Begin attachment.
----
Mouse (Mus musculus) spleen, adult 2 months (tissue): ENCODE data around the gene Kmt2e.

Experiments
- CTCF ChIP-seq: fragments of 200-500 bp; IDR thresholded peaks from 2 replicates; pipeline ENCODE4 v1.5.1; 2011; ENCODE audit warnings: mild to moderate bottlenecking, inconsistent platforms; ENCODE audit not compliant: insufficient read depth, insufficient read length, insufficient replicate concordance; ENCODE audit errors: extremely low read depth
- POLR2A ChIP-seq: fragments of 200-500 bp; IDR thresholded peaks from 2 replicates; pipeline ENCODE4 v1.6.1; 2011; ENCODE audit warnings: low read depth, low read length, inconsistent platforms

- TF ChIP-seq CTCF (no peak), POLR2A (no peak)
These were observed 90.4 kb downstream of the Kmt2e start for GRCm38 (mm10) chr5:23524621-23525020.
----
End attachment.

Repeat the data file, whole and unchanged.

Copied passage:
Mouse (Mus musculus) spleen, adult 2 months (tissue): ENCODE data around the gene Kmt2e.

Experiments
- CTCF ChIP-seq: fragments of 200-500 bp; IDR thresholded peaks from 2 replicates; pipeline ENCODE4 v1.5.1; 2011; ENCODE audit warnings: mild to moderate bottlenecking, inconsistent platforms; ENCODE audit not compliant: insufficient read depth, insufficient read length, insufficient replicate concordance; ENCODE audit errors: extremely low read depth
- POLR2A ChIP-seq: fragments of 200-500 bp; IDR thresholded peaks from 2 replicates; pipeline ENCODE4 v1.6.1; 2011; ENCODE audit warnings: low read depth, low read length, inconsistent platforms

- TF ChIP-seq CTCF (no peak), POLR2A (no peak)
These were observed 90.4 kb downstream of the Kmt2e start for GRCm38 (mm10) chr5:23524621-23525020.